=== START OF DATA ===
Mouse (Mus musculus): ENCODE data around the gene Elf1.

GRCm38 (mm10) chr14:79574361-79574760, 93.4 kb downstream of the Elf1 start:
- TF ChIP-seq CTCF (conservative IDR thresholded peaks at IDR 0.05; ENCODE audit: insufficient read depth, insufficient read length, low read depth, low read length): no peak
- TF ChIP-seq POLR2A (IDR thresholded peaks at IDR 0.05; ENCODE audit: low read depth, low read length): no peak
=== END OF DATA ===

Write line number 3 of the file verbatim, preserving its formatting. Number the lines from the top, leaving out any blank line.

- TF ChIP-seq CTCF (conservative IDR thresholded peaks at IDR 0.05; ENCODE audit: insufficient read depth, insufficient read length, low read depth, low read length): no peak